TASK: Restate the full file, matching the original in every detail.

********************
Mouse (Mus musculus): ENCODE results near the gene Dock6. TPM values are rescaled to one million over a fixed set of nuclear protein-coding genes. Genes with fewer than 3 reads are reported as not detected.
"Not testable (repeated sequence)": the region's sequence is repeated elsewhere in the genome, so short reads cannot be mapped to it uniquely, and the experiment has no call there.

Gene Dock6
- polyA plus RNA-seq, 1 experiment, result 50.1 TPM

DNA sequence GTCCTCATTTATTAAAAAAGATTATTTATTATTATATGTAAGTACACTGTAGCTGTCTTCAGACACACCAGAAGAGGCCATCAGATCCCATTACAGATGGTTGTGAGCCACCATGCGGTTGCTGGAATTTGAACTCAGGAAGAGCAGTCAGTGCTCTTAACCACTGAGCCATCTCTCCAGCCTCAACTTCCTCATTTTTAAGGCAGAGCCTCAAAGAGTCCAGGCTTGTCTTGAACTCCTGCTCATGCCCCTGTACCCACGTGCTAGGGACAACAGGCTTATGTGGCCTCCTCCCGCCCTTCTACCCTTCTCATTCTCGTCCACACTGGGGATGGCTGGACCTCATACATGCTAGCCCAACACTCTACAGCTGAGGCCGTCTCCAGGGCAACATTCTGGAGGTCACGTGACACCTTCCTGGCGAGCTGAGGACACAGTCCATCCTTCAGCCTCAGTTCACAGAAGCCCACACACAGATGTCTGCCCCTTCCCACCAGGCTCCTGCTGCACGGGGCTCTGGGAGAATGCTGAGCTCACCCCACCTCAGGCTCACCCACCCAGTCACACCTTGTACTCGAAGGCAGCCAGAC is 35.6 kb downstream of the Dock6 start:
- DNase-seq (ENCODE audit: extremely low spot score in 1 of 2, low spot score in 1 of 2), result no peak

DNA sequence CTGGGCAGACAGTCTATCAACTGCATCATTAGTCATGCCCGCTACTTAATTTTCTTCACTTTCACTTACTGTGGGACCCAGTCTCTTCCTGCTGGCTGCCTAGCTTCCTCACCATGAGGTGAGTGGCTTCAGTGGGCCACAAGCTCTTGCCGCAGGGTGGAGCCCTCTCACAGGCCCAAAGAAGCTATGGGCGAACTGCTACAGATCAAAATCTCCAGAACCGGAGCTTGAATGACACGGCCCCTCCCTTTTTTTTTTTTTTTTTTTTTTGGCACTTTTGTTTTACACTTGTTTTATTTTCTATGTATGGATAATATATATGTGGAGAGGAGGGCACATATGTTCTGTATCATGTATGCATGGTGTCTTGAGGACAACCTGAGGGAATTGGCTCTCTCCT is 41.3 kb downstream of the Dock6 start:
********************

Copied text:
Mouse (Mus musculus): ENCODE results near the gene Dock6. TPM values are rescaled to one million over a fixed set of nuclear protein-coding genes. Genes with fewer than 3 reads are reported as not detected.
"Not testable (repeated sequence)": the region's sequence is repeated elsewhere in the genome, so short reads cannot be mapped to it uniquely, and the experiment has no call there.

Gene Dock6
- polyA plus RNA-seq, 1 experiment, result 50.1 TPM

DNA sequence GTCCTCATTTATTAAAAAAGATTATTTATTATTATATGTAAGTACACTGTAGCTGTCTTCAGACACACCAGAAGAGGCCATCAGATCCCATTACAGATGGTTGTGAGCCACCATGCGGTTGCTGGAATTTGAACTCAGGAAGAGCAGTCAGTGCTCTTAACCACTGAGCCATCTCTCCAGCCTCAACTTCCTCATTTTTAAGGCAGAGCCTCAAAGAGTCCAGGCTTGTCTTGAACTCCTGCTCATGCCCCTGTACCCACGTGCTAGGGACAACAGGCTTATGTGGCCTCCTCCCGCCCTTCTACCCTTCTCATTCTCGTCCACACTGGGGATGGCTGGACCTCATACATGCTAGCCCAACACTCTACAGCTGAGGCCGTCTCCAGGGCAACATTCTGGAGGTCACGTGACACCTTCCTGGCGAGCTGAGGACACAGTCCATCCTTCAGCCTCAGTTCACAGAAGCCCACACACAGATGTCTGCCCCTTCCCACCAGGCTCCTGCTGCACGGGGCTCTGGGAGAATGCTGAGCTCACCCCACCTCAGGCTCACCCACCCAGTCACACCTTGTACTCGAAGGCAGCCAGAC is 35.6 kb downstream of the Dock6 start:
- DNase-seq (ENCODE audit: extremely low spot score in 1 of 2, low spot score in 1 of 2), result no peak

DNA sequence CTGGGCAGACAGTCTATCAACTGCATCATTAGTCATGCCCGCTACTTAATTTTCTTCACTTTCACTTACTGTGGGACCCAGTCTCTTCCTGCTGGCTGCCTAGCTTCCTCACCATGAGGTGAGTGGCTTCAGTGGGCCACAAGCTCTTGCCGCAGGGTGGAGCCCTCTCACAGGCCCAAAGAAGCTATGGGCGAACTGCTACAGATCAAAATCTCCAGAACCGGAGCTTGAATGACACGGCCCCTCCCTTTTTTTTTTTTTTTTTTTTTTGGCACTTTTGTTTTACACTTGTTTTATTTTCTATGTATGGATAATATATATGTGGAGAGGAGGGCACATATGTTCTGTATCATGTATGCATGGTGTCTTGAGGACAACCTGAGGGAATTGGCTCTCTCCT is 41.3 kb downstream of the Dock6 start: